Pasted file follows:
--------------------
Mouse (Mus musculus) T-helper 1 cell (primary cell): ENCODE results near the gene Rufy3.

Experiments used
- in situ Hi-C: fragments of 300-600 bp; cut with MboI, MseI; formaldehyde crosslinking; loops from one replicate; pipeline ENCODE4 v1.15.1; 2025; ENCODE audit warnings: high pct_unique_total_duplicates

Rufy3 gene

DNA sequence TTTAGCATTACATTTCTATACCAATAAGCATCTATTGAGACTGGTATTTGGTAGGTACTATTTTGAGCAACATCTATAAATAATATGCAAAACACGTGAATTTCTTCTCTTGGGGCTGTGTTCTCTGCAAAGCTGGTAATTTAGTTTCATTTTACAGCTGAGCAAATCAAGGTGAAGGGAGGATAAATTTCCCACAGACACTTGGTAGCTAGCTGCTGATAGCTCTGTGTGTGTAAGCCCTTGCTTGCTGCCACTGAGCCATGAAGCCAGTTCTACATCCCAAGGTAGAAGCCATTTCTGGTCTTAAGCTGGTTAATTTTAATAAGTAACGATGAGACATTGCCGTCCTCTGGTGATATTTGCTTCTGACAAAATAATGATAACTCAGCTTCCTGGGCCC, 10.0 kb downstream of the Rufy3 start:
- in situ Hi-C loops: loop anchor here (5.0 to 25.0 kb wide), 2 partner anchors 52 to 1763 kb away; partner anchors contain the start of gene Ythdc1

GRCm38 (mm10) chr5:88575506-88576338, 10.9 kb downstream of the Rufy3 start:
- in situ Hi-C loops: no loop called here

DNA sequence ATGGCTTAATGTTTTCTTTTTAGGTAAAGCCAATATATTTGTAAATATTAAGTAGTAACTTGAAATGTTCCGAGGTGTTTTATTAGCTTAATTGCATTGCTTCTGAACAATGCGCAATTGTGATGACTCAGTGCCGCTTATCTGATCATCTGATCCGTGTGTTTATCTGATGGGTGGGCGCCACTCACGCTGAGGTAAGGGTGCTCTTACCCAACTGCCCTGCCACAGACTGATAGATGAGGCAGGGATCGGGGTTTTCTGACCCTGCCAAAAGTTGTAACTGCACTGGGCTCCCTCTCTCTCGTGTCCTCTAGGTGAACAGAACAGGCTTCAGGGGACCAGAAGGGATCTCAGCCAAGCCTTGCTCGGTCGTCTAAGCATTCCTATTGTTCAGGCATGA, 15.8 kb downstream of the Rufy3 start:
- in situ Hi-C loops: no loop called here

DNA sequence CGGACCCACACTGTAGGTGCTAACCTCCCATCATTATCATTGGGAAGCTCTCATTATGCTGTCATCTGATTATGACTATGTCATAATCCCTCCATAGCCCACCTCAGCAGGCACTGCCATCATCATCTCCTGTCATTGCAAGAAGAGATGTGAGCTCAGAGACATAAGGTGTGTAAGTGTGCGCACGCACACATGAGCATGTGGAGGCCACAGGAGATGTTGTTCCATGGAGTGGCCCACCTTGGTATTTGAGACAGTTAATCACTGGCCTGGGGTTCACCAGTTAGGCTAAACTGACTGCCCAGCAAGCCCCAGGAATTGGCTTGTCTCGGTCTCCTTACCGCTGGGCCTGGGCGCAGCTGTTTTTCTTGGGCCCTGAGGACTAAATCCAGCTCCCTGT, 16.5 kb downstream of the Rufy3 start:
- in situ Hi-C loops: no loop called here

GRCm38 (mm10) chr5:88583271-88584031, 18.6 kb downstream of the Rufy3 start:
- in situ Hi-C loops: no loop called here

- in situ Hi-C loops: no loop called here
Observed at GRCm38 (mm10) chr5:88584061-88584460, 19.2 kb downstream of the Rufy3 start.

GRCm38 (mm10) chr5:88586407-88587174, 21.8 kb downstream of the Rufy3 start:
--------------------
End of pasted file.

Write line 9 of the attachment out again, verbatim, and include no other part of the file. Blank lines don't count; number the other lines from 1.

DNA sequence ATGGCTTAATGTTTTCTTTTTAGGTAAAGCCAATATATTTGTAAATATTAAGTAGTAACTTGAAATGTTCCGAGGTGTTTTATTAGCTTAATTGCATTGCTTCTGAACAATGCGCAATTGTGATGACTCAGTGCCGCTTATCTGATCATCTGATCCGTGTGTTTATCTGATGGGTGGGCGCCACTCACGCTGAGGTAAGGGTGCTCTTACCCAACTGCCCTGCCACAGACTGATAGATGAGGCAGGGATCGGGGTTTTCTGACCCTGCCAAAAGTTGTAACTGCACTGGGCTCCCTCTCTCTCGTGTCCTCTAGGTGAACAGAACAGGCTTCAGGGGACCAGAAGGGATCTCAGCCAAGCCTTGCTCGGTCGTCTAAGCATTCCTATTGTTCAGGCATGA, 15.8 kb downstream of the Rufy3 start: